| LONDON, April 3
LONDON, April 3 Slightly slower growth in euro
zone business activity last month and caution ahead of
Thursday's European Central Bank policy decision halted this
week's European stock market rally in its tracks.
Investor appetite for risk did show up in some areas,
however, with long-term Greek government borrowing costs falling
below 6 percent for the first time in four years ahead of the
country's expected return to the bond market later this month.
Signs of a post-winter improvement in the U.S. economy,
expectations Beijing will take steps to boost the Chinese
economy and a reduction in emerging market volatility had lifted
global stocks and core government bond yields this week.
On Wednesday the S&P 500 hit a record high and Asian
stocks a four-month peak, while benchmark U.S. 10-year Treasury
yields hit a one-month high and Greek 10-year yields
posted their biggest one-day fall in two months.
The global focus on Thursday switched to Europe. Purchasing
managers index data showed that growth in euro zone business
activity slowed in March but was solid over the quarter.
Seventy of 72 economists polled by Reuters expect the ECB to
keep interest rates on hold at a record low 0.25 percent. But
with inflation at a four-year low of 0.5 percent, the door is
open to further easing, if not today then in the coming months.
"Risk assets in Europe are broadly flat. The main news in
Europe was the PMI reports (and) the final euro area indices for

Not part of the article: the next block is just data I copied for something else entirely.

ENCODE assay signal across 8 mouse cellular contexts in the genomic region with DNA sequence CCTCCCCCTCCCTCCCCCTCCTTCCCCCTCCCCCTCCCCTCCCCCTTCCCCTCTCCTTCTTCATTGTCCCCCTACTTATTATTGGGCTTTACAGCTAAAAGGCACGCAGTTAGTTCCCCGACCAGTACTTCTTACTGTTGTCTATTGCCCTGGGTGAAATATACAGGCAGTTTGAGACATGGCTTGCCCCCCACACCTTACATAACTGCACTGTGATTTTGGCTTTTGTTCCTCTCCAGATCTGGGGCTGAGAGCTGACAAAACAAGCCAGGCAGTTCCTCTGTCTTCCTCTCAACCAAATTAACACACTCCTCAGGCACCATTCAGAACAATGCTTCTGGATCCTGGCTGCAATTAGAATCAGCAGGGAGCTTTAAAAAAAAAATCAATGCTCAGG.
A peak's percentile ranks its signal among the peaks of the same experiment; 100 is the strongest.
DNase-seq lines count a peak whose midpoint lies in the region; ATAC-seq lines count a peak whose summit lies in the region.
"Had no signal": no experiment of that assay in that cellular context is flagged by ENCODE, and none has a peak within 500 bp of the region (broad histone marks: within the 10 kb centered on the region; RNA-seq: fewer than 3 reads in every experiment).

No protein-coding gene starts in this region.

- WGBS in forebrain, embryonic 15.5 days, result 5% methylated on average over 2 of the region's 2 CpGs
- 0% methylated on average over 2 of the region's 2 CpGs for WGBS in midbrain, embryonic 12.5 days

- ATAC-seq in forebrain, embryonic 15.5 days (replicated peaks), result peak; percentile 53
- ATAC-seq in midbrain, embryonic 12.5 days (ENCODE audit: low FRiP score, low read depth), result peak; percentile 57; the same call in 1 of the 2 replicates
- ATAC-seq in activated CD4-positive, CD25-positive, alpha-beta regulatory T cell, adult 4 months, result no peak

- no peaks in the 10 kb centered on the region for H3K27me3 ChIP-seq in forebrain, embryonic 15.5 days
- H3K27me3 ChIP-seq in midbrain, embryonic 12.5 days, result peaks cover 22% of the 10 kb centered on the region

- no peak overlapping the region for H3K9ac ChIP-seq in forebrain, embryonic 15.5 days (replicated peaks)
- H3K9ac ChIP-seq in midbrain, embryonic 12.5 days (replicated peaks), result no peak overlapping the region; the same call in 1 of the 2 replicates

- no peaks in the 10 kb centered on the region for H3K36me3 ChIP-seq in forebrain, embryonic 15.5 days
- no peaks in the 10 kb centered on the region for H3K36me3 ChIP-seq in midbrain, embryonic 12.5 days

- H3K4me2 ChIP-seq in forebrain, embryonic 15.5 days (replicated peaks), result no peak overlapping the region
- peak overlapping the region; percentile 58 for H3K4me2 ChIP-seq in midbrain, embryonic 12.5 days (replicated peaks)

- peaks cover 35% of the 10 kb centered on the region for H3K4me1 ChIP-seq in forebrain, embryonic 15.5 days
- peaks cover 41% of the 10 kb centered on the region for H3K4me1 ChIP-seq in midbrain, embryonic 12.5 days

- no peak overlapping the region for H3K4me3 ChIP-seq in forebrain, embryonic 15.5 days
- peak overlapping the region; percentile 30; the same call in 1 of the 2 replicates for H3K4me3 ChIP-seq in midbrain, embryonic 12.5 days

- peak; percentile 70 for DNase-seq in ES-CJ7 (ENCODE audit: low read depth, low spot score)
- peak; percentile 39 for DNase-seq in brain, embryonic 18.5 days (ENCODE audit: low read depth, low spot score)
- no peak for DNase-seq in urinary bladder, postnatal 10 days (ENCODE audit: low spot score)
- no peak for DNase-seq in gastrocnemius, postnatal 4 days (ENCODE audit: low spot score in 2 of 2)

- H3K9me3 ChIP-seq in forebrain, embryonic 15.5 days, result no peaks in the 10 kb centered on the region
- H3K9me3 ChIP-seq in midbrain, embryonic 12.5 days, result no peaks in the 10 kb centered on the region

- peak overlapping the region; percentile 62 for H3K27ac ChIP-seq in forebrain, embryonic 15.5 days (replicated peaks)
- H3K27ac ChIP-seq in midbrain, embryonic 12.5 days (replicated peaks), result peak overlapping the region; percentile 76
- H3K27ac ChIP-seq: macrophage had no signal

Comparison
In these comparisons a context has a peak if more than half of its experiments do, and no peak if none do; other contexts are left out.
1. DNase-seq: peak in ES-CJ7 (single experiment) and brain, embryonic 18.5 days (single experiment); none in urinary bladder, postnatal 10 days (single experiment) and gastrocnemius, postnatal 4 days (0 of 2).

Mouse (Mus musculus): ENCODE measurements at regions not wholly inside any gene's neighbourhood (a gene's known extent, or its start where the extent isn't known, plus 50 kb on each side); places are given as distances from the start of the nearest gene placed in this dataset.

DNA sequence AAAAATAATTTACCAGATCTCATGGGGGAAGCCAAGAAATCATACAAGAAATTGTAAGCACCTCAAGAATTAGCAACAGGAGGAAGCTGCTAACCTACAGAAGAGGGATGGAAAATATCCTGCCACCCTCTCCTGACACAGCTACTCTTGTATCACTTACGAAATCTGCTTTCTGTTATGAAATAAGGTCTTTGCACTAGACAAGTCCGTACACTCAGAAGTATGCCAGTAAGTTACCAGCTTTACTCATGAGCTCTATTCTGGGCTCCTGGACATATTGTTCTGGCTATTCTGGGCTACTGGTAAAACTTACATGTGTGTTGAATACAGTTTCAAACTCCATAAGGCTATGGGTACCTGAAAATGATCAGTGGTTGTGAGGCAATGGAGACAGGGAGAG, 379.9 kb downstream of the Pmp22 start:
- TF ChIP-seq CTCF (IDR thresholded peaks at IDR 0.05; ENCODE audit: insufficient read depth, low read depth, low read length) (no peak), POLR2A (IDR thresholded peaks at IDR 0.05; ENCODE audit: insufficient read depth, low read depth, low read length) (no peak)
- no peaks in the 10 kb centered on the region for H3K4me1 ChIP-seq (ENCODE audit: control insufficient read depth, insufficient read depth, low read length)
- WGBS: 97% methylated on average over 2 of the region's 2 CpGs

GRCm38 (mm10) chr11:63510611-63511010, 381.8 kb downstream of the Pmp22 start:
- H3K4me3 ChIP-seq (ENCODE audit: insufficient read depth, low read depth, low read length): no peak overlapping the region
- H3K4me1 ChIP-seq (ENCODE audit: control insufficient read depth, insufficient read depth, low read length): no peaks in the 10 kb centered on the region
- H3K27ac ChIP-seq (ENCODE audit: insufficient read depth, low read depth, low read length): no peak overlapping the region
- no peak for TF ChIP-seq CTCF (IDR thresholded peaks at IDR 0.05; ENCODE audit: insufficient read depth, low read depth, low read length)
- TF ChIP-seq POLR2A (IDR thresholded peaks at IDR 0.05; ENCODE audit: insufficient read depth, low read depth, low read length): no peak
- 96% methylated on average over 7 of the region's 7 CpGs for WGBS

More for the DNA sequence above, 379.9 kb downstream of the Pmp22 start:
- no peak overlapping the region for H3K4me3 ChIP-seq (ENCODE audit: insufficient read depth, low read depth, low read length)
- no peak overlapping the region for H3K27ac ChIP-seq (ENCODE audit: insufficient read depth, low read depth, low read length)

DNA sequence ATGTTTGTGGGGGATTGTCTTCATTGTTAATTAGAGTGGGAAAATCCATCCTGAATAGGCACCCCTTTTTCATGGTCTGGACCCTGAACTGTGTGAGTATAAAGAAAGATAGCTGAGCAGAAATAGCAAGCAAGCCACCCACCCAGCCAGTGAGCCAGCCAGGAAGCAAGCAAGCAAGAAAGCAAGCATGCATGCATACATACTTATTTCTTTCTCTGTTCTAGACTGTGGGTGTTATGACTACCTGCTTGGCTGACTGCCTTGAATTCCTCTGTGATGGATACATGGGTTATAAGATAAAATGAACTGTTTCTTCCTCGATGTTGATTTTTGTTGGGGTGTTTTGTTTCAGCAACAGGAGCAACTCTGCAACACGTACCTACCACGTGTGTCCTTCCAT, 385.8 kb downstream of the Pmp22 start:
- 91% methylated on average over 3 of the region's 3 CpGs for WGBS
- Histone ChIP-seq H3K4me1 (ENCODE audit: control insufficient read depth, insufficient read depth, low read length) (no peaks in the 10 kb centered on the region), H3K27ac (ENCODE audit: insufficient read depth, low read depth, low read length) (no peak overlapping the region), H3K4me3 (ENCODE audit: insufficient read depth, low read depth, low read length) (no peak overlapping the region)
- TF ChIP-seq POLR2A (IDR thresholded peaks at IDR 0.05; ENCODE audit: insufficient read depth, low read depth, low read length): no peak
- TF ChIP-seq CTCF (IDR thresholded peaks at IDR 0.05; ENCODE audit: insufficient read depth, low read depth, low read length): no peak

March were a tad lower than expected," said Barclays economists
in a note to clients.
"Market attention will now shift to the ECB policy decision
and press conference. While we do not expect a policy change
today, the risks are finely balanced," they said.
At 1110 GMT all of Europe's major indices were flat on the
day. The FTSE Eurofirst 300 index of leading European shares was
at 1,343 points, Britain's FTSE 100 index was
at 6,658 points, Germany's DAX was trading at 9620
points and France's CAC 40 was at 4431 points.
DRAGHI DISAPPOINTMENT DANGER
Overnight, MSCI's broadest index of Asia-Pacific shares
outside Japan added 0.1 percent, brushing a new
four-month high, and Japan's Nikkei jumped 1.2 percent
to a three-week peak after China cut taxes for small firms and
updated infrastructure spending plans.
In bond markets 10-year German government bond yields inched
up a basis point to 1.63 percent and Greek yields
slipped to a fresh four-year low of 6.16 percent.
Greece lined up a group of banks on Thursday to manage its
first new bond sale since the country restructured its debt two
years ago. The transaction, expected later this month, will mark
one of the fastest-ever comebacks for a defaulted sovereign.
France and Spain sold a combined 13.1 billion euros of bonds
on Thursday in auctions that drew strong demand from investors.
In currencies, the yen remained on the back foot as its
safe-haven appeal continued to fade. The dollar traded at 103.95
yen, after briefly touching a 10-week high of 104.075.
The euro slipped 0.1 percent to $1.3753 against the
dollar, as traders bet on an outside chance the ECB will act.
"The danger of at least minor disappointment today is real,
though Mr. Draghi's press conference will doubtless leave the
door open to further easing should deflationary pressures grow,"
SocGen analysts said, referring to ECB president Mario Draghi.
Sterling slid 0.2 percent to $1.6590 as a fall in UK
service sector growth to an eight-month low in March offset
earlier remarks from Bank of England governor Mark Carney that
interest rates could rise before May next year.
Beyond the ECB meeting investors will be looking to U.S.
employment data for March on Friday. Private-sector jobs and
factory orders data on Wednesday strengthened expectations of
another solid report.
In commodities markets, gold fell 0.5 percent to
$1,283 an ounce, three-month copper on the London Metal Exchange
was down 0.75 percent at $6,625.00 a tonne, and Brent
oil was flat at $104.77 a barrel.
(Reporting by Jamie McGeever; Editing by Toby Chopra)